July 5, 2015

Port of Charleston deepening project gets key federal approval

A SC Ports Authority crane moves up the Cooper River earlier this week to make room for 2 new Post-Panamax cranes at the authority's Wando Terminal (Image: SCPA)

A SC Ports Authority crane moves up the Cooper River earlier this week to make room for 2 new Post-Panamax cranes at the authority’s Wando Terminal (Image: SCPA)

A plan that the Port of Charleston says will let it compete for huge container ships following next year’s Panama Canal expansion moved forward Thursday.

The Charleston Harbor Post 45 Deepening Project received unanimous approval from the Army Corps of Engineers’ Civil Works Review Board Thursday for its Final Integrated Feasibility Report and Environmental Impact Statement.

The final report will now be released to state and local agencies for a 30-day review period. Upon review from the agencies, the Army Corps of Engineers will sign the report in September and then present it to Congress. “Once the Chief’s Report is sent to Congress, authorization and funding appropriation will need to be secured to begin the construction phase of the project,” according to Lisa Metheney, Head Civilian of the Charleston District of the Army Corps of Engineers.

Metheney told South Carolina Radio Network that the next step is the design phase. “We are still a few years away from the work in the harbor actually starting. Right now the next step is the design phase which will take about 18 to 24 months.”

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Despite growth in jobs, SC’s unemployment rate continues ticking upward

A road crew pours concrete earlier this month. The number of people holding jobs increased in May, but so did the number of people looking for work (Image: SCDOT)

A road crew pours concrete earlier this month. The number of people holding jobs increased in May, but so did the number of people looking for work (Image: SCDOT)

South Carolina’s seasonally-adjusted unemployment rate increased slightly last month, as a slow upward trend continued this year despite more people listed as working.

The South Carolina Department of Employment and Workforce did note that roughly 5,500 more people were reported as holding jobs in May than a month earlier, but the percentage of people looking for work grew at a slightly faster pace. That moved South Carolina’s jobless rate to 6.8 percent in May, up from 6.7 percent in April.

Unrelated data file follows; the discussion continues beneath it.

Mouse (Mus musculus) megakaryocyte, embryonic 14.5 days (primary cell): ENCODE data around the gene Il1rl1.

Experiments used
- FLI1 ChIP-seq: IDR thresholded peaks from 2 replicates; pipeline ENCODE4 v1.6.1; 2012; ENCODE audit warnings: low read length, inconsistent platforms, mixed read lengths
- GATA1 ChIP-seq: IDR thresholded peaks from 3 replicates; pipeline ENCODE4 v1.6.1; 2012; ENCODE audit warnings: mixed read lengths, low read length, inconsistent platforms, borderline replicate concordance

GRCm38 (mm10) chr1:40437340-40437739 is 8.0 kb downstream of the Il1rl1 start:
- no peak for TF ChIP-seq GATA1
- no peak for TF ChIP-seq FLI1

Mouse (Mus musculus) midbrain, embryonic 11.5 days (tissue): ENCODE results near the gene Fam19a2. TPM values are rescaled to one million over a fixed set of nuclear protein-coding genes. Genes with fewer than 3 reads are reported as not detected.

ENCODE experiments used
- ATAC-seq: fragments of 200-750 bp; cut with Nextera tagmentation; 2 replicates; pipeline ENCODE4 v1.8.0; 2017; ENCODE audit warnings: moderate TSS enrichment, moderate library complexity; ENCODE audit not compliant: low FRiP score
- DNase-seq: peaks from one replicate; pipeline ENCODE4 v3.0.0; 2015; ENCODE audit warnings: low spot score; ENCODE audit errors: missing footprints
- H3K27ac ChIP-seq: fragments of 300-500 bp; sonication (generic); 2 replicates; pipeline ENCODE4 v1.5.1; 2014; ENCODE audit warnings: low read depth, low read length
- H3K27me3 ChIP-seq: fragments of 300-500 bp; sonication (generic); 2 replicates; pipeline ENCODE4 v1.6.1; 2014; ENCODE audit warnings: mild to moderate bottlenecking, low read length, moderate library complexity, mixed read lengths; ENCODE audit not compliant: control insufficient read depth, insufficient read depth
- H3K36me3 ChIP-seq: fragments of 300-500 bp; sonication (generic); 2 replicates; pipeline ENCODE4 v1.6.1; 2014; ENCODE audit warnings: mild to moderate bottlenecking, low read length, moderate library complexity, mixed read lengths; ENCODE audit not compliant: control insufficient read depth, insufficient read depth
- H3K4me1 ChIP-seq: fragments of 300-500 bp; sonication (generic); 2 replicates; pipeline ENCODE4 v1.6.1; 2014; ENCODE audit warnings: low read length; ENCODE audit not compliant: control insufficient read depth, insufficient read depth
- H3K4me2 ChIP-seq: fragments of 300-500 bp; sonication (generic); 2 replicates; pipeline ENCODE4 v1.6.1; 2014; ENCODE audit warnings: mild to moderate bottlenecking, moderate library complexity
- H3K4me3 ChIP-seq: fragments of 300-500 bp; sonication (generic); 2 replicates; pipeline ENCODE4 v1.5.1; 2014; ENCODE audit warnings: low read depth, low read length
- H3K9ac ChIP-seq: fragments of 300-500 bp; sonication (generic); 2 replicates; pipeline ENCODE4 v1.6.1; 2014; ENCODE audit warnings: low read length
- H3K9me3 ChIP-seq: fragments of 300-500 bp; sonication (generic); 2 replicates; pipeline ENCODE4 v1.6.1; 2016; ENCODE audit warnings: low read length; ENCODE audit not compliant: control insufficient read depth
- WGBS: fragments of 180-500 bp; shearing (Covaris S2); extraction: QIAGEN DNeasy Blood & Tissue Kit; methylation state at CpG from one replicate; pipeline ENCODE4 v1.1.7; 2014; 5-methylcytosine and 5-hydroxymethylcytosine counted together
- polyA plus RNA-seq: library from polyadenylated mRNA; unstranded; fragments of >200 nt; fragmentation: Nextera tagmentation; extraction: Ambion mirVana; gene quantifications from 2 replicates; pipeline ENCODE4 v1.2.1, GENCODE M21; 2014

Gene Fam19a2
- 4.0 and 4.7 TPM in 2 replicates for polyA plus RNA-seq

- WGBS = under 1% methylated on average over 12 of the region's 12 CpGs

That is the highest rate in more than 18 months, since it was 6.9 percent in October 2013. South Carolina did mirror the national trend, but the Palmetto State remains well above the national average of 5.5 percent. Regionally, Georgia reported a 6.3 percent unemployment rate, while North Carolina had a 5.7 percent rate in May.

The agency  said that the number of people working in South Carolina last month reached a record of nearly 2.11 million, which 65,000 more than at the same point last year. However, the number of people listed as unemployed grew by roughly 19,000 — canceling out any gains in the state’s jobless rate.

The trade, transportation and utilities sector had the biggest job loss last month, with 3,200 fewer jobs in May compared with April. Both manufacturing and health and education showed increases of 800 jobs in May, compared with April.

Allendale County had the largest jobless rate at 11.6 percent. Charleston County had the lowest rate at 5.4 percent. However, local figures are calculated differently from state and national numbers and are not adjusted for seasonal factors.

Panel OK’s Haley’s request to borrow $123M for Volvo

A legislative panel approved Governor Nikki Haley’s request to borrow $123 million for incentives promised to Volvo, but not before criticizing the interest-only financing required by the terms.

The Joint Bond Review Committee on Wednesday unanimously authorized borrowing the amount as the governor insisted, despite an influx of cash. Legislators made clear they don’t want the treasurer’s office to proceed under the approved terms.